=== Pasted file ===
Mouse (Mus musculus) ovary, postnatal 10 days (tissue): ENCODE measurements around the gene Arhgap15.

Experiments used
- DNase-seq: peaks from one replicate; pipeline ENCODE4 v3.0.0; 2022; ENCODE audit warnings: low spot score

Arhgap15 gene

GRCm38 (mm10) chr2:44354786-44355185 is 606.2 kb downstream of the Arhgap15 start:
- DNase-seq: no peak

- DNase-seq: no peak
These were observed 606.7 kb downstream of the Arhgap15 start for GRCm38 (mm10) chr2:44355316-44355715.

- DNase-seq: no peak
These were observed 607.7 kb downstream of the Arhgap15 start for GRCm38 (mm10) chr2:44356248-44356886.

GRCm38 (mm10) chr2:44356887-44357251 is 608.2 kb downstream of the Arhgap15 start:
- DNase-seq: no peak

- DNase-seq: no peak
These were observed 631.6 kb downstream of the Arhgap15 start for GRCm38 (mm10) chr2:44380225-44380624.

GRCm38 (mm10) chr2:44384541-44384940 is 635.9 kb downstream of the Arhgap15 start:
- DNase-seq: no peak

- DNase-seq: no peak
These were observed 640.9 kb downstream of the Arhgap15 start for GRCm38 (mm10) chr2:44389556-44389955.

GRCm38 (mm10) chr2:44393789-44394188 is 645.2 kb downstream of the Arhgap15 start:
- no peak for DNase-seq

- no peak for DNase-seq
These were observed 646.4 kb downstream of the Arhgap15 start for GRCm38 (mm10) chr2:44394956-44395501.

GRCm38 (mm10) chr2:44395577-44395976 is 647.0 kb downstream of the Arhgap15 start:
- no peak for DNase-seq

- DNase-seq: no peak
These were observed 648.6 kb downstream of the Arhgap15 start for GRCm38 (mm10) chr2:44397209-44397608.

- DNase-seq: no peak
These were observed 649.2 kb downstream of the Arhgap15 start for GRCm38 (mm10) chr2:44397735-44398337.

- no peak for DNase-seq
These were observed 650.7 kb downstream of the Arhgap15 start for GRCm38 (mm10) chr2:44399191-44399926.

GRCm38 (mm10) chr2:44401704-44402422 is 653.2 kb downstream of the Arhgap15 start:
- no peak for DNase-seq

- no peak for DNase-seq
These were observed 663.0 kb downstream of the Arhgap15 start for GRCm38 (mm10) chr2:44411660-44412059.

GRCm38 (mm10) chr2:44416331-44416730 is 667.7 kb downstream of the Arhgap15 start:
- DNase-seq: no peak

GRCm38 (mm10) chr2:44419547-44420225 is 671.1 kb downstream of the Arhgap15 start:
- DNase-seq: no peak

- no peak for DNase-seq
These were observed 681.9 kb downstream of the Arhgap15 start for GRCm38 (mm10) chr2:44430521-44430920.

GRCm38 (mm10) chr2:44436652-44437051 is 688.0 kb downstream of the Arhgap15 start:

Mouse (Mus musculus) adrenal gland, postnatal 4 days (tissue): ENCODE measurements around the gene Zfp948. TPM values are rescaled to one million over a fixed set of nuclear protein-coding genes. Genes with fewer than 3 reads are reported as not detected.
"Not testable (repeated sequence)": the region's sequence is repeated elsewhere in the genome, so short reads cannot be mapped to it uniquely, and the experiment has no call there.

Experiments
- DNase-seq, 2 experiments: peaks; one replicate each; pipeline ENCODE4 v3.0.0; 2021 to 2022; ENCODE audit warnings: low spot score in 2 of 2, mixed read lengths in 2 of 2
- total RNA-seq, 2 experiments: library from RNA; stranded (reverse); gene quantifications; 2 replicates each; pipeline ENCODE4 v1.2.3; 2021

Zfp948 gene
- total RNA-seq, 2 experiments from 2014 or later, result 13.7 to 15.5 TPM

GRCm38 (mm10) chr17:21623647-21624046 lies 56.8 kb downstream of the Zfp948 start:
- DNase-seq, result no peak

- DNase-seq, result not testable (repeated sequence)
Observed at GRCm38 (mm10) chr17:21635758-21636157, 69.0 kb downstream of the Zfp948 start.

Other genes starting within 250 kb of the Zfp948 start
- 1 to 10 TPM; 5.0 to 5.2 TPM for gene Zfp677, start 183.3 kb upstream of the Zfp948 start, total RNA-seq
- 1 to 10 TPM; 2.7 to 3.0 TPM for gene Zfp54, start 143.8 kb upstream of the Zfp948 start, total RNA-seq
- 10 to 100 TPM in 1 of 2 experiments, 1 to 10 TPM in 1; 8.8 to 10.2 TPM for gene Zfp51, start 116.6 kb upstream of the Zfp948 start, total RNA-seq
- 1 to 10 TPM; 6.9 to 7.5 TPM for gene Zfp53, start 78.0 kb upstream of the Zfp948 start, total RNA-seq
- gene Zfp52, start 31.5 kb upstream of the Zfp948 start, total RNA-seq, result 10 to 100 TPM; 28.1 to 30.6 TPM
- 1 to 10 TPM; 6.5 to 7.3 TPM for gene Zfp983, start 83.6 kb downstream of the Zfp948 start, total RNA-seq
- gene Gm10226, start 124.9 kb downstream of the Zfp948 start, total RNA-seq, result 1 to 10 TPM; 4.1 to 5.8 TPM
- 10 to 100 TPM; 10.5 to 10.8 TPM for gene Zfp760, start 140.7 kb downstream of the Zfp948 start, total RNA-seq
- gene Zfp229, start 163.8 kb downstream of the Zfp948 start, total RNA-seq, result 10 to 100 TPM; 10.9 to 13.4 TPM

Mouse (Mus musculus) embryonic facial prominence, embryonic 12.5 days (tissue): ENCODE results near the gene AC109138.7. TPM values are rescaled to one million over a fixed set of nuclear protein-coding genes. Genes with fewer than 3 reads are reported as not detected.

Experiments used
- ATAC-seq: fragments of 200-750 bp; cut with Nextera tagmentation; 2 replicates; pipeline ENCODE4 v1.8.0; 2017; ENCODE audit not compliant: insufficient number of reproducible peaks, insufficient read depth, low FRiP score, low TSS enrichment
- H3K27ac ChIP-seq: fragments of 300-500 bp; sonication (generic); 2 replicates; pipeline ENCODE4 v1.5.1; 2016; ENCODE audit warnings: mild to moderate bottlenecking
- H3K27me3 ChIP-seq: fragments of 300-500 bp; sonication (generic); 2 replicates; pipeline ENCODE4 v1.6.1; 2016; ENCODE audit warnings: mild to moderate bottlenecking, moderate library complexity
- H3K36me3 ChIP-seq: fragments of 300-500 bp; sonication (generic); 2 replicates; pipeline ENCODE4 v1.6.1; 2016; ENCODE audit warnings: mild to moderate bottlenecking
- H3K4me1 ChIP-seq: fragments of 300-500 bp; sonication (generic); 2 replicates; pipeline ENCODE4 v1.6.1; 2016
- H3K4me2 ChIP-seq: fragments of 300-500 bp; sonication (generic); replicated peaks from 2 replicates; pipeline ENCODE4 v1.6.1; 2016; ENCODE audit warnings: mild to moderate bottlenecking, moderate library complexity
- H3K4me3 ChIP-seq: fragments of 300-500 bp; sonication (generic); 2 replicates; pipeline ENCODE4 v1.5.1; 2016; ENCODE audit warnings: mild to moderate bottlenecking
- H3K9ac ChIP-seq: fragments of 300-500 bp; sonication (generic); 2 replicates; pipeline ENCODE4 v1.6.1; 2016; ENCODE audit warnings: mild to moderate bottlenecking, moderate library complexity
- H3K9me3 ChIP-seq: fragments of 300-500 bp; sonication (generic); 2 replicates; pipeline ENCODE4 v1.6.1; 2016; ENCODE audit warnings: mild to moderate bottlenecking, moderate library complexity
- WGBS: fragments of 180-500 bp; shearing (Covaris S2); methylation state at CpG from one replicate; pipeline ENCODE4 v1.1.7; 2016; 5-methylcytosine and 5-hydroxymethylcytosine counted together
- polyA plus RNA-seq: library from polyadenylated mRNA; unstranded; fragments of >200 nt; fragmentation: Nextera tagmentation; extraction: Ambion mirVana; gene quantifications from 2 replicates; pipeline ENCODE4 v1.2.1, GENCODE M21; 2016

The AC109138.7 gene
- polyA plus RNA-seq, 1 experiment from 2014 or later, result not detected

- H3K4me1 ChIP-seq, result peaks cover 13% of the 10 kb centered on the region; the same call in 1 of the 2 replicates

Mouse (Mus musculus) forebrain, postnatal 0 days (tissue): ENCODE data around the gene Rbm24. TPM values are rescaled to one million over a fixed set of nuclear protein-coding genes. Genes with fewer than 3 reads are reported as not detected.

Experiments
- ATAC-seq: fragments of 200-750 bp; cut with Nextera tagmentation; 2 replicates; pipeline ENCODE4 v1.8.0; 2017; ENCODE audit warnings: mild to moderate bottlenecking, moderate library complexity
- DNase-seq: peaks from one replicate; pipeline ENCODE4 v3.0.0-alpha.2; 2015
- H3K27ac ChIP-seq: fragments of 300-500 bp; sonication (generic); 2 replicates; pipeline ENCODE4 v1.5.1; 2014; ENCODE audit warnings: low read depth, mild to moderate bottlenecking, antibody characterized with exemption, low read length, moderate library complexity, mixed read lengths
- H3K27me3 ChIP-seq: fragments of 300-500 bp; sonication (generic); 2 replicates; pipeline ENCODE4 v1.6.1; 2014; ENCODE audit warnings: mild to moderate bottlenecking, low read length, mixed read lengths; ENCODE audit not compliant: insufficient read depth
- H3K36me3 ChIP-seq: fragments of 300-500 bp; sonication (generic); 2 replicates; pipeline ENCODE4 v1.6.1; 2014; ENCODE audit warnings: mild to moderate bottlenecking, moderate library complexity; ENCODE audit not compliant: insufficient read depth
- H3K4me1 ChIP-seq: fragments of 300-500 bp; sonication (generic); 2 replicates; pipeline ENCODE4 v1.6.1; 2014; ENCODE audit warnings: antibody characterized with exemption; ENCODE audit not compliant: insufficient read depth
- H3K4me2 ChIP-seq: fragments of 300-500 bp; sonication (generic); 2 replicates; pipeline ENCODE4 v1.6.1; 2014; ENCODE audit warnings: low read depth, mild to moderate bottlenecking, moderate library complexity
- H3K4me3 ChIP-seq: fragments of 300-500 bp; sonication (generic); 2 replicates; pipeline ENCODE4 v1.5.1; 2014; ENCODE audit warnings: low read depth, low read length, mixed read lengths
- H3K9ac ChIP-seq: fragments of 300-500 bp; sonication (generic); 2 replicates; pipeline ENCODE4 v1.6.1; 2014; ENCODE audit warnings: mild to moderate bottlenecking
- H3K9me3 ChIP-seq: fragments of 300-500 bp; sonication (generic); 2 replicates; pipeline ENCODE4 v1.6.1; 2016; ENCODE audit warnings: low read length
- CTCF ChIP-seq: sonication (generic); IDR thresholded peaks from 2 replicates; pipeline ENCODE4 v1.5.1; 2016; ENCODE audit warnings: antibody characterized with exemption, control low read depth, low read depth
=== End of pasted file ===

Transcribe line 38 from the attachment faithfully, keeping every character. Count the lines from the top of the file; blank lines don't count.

- DNase-seq: no peak